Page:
• Ruvimbo Munyavi September 28, 2015 at 2:23 pm - Reply

      Thank you very much for the compliment Tariro.

      I hope that they learnt as well. I think that one of the major reasons why this happened is because Dairibord has not had a lot of competition for a long time. Kefalos and the likes have entered the scene but there is still need for someone of their own size to challenge them and give them a run for their money. If they have a proactive approach to business they will start to close the gaps right now. This incident is a symptom which shows that there might be other problems which are affecting the whole company. A public relations strategy usually falls under the marketing strategy so they might want to look at that aspect of their business as well.

  2. Taurai September 30, 2015 at 7:17 am - Reply

    A great research & write up Ruvimbo.

    What a pity that we will never know how that thing got in the bottle, Dairiboard’s investigations aside.

    But as a result, what does Dairiboard’s public say?
    We read here social media comments from former (recent) customers. So this summaries what paying customers are saying & doing = leaving.
    2 issues I pick from the press statement:
    1. In view of the opaque plastic that Dairiboard uses for packaging, a drinker will only see any foreign object after opening. So in short Dairiboard is telling all its customers not to open & drink away from its premises. Any drinking should be in the presence of a Dairiboard employee (as eye witness).
    2. Also I did not know that there are some objects that are found only outside Dairiboard’s premises (in such an open environment as ours), hence Dairiboard’s vehement assertion that the object was not from its premises. This point is further reinforced by one of the customers’ facebook response, ‘There is no manufacturing process without flaws.’ As if Dairiboard, being one of the many users of manufacturing processes, does not know this.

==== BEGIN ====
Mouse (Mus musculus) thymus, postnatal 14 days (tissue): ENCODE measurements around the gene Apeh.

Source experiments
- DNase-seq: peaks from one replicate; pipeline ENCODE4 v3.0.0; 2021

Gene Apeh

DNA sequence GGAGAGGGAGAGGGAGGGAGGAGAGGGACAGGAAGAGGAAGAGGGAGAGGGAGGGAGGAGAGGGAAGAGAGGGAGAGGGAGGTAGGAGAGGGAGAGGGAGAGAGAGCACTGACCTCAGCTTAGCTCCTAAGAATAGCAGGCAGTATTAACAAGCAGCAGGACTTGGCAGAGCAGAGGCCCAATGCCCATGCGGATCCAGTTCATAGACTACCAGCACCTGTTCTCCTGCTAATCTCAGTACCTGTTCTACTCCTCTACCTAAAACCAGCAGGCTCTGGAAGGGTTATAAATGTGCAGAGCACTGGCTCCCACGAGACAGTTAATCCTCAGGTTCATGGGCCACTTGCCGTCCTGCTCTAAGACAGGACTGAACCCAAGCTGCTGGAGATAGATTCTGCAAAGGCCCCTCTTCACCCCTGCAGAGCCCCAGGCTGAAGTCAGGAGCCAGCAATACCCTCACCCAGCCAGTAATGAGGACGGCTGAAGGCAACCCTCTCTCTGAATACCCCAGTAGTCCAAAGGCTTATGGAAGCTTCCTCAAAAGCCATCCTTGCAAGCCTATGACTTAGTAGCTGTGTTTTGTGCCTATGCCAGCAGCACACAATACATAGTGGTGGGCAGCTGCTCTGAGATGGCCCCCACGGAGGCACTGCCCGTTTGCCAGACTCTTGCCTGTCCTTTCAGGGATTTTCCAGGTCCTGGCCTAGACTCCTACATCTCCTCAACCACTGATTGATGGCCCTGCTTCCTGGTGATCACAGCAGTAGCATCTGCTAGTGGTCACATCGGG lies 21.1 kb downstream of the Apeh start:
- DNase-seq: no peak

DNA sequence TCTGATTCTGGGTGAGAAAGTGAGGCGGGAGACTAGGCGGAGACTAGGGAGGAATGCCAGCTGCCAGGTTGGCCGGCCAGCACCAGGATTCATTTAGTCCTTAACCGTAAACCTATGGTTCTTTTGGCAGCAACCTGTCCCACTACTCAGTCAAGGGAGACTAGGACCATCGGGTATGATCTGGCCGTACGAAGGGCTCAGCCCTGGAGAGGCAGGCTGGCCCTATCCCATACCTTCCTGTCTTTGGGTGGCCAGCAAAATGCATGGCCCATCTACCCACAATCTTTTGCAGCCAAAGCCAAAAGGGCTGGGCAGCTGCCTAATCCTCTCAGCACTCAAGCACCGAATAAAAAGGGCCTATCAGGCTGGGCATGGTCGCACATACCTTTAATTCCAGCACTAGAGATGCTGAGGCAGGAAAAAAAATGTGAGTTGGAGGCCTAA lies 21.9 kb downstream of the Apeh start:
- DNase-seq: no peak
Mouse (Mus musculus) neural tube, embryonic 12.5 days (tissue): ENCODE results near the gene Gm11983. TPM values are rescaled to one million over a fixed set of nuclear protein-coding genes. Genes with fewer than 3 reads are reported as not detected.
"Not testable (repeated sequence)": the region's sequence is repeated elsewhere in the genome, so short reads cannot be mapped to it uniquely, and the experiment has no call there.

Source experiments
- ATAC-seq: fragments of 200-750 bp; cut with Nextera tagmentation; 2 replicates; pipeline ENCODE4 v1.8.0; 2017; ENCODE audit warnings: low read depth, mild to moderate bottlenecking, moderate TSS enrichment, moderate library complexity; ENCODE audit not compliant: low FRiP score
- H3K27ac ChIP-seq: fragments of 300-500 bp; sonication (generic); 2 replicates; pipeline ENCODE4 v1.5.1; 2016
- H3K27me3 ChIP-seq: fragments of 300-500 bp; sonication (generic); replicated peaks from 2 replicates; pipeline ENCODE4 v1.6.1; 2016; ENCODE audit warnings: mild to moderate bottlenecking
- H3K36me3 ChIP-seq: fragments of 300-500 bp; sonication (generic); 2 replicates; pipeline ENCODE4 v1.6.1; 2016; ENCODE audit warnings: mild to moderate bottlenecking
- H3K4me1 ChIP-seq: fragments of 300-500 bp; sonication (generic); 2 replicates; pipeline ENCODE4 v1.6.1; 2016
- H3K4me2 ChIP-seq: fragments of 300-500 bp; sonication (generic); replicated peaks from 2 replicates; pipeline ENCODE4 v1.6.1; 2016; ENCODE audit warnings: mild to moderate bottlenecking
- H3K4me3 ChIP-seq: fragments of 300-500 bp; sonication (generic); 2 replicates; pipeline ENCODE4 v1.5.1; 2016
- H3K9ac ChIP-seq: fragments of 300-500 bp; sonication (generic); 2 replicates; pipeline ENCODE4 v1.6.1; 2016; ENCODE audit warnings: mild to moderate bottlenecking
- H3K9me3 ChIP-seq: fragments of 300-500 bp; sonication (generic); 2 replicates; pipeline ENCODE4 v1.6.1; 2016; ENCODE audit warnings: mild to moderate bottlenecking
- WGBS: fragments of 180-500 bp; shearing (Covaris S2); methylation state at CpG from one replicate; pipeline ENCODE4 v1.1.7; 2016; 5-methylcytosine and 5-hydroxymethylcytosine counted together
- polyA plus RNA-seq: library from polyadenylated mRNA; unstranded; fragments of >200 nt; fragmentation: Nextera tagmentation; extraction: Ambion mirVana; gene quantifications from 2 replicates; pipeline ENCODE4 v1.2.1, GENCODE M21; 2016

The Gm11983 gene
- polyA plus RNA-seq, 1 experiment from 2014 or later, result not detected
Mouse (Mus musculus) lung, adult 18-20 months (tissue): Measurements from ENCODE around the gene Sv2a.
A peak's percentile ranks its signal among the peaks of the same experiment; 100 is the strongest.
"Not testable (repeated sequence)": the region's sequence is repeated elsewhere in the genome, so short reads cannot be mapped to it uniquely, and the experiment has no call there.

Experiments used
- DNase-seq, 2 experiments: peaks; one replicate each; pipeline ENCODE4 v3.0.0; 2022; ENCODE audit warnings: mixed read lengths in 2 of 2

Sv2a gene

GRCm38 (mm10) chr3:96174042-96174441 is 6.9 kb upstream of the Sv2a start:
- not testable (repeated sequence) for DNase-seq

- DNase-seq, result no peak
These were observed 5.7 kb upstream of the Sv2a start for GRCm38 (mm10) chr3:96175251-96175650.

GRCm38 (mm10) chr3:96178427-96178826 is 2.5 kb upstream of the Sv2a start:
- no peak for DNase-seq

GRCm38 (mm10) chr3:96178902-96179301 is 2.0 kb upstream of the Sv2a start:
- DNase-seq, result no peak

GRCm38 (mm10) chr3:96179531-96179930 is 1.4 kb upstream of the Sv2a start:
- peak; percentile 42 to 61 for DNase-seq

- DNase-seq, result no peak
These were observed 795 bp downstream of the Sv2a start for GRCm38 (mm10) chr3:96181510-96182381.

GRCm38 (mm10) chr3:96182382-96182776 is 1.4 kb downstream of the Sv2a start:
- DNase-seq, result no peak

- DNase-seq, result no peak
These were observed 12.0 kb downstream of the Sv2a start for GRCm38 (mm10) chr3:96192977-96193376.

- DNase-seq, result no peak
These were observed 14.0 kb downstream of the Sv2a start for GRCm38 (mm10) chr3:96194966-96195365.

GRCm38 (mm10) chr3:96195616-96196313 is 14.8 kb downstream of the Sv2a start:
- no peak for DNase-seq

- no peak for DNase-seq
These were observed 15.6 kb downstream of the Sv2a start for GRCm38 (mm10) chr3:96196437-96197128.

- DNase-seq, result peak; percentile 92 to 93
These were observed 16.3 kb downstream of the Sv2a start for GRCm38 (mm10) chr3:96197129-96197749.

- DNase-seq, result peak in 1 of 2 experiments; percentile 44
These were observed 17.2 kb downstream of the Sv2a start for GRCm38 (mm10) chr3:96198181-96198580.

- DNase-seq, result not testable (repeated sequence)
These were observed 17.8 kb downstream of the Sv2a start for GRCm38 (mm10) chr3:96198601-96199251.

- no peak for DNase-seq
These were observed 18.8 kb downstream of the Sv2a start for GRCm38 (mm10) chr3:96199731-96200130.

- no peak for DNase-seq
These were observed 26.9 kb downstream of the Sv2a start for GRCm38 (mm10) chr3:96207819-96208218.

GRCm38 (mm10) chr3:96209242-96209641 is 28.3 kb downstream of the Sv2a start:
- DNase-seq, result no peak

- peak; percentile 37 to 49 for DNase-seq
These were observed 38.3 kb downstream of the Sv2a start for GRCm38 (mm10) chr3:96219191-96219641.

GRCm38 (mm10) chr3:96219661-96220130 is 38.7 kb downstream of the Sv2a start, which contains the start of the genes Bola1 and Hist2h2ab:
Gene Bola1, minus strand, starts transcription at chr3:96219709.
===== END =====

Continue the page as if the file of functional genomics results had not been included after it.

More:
My point on these 2? A mature & strategically planned response was required.
    Summarising the whole development:
    1. The way Dairiboard had to be threatened with police action, before it acquiesced by refunding $1.50.
    2. The way it comes out unapologetic and guns blazing in the press statement.
    3. Poor/unprofessional online presence (both website and social sites).
    4. More than one person (3?) gave a response & contradicting each other.

    Am sorry to say 3 and 4 are signs of being disorganised. 1 and 2 show arrogance. In a nutshell Dairiboard’s overall behaviour shows managerial immaturity. It is not surprising therefore that such an old organisation like this has no PR strategy. They may say they have it. But we need remember that the definition of PR also entails what its publics are saying about the company.
    A strategy is a game plan that has been put into position to cover any eventuality. A relevant portion of it here is Customer Service recovery. It shows readiness to quickly neutralize negative situations. We do not see this in the case of Dairiboard. This is why a genuine complaint degenerated into a social media shouting match. How sad.

    • Ruvimbo Munyavi October 1, 2015 at 9:06 am - Reply